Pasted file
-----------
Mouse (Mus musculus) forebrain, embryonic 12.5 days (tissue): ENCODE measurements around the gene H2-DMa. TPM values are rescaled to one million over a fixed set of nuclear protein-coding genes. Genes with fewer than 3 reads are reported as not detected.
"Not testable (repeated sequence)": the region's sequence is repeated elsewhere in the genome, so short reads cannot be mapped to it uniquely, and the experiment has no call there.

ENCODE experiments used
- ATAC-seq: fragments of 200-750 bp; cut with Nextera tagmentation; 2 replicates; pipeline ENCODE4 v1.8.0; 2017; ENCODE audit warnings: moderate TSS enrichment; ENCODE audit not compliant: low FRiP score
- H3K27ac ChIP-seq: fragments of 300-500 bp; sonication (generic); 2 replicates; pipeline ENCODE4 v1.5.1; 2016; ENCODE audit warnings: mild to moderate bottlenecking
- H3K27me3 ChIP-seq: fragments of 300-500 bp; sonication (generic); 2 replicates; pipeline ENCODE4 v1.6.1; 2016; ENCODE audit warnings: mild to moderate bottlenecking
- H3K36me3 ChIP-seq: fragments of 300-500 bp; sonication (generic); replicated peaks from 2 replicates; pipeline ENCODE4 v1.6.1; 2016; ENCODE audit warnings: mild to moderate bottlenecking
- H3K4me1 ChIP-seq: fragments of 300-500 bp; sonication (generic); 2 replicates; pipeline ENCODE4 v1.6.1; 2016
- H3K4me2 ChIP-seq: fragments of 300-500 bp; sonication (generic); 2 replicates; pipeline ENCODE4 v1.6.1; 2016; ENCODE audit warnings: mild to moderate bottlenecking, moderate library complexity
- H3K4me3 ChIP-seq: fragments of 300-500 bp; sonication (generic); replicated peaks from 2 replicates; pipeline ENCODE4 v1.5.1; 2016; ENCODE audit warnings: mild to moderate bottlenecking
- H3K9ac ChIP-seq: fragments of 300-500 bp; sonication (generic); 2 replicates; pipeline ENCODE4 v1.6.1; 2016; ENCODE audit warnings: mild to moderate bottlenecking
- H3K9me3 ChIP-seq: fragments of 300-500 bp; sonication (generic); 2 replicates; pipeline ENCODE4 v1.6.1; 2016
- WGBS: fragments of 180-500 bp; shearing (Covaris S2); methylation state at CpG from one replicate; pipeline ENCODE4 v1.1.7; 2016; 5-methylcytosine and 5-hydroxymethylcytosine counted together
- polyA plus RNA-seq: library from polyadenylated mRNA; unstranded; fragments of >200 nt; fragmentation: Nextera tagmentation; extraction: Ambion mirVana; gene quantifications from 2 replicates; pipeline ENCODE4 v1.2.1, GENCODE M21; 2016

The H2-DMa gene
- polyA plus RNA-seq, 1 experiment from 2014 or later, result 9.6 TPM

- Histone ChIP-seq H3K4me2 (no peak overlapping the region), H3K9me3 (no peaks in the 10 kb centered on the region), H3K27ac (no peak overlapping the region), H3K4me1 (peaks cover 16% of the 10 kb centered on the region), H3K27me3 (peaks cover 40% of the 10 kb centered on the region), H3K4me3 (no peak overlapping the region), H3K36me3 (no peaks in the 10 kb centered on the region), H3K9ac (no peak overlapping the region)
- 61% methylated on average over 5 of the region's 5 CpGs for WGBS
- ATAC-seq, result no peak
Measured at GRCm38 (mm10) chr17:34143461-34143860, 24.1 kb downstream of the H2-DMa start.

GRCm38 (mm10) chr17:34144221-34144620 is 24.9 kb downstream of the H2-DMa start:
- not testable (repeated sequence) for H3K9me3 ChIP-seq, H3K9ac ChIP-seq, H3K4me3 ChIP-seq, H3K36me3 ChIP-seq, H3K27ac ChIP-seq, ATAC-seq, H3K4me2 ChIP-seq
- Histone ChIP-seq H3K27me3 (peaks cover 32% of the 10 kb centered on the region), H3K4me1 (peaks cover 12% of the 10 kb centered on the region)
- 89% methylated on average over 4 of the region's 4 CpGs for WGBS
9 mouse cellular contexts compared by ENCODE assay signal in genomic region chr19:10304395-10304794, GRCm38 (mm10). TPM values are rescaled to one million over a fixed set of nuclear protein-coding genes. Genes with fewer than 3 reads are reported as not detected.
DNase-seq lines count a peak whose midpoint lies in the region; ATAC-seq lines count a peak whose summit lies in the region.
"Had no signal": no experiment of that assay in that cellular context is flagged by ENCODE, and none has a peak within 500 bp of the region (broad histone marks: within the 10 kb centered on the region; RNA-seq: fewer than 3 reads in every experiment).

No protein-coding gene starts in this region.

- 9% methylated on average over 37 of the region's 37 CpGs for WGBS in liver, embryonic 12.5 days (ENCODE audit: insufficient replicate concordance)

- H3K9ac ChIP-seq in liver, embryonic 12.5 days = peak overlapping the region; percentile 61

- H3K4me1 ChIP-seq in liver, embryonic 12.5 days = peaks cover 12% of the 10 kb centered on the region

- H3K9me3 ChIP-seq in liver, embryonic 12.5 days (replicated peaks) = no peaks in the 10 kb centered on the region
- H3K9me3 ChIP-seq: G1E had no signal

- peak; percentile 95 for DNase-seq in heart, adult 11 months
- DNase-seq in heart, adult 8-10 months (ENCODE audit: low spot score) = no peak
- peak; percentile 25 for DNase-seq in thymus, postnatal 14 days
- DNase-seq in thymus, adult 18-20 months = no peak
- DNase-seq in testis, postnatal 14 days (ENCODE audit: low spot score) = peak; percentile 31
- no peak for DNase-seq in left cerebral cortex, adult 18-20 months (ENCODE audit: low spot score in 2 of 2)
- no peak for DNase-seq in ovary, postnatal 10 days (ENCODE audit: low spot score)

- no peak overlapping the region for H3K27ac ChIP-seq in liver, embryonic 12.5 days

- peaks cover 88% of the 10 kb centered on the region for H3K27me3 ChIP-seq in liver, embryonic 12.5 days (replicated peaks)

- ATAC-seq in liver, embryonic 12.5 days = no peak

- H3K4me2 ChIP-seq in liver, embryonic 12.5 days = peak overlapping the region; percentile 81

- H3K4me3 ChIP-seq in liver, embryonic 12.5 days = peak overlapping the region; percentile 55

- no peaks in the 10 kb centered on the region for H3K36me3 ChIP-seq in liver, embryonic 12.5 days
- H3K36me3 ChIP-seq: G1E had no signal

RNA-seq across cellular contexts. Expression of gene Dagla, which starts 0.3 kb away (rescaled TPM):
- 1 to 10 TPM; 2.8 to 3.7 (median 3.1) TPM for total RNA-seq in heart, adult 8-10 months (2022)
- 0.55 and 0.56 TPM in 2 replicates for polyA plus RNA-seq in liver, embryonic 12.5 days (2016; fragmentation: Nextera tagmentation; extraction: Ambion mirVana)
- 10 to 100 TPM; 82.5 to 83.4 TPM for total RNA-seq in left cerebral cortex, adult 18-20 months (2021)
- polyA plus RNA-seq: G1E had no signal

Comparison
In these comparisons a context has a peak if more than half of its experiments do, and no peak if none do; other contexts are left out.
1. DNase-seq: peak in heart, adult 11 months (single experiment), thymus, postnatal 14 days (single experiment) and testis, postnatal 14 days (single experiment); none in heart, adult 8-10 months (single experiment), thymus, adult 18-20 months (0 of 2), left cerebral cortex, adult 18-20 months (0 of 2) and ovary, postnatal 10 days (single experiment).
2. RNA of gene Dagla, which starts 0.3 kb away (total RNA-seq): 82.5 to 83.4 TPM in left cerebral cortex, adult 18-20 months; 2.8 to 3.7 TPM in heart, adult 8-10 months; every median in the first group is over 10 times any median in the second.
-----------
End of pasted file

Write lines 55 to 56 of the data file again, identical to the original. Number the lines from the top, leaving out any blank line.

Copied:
1. DNase-seq: peak in heart, adult 11 months (single experiment), thymus, postnatal 14 days (single experiment) and testis, postnatal 14 days (single experiment); none in heart, adult 8-10 months (single experiment), thymus, adult 18-20 months (0 of 2), left cerebral cortex, adult 18-20 months (0 of 2) and ovary, postnatal 10 days (single experiment).
2. RNA of gene Dagla, which starts 0.3 kb away (total RNA-seq): 82.5 to 83.4 TPM in left cerebral cortex, adult 18-20 months; 2.8 to 3.7 TPM in heart, adult 8-10 months; every median in the first group is over 10 times any median in the second.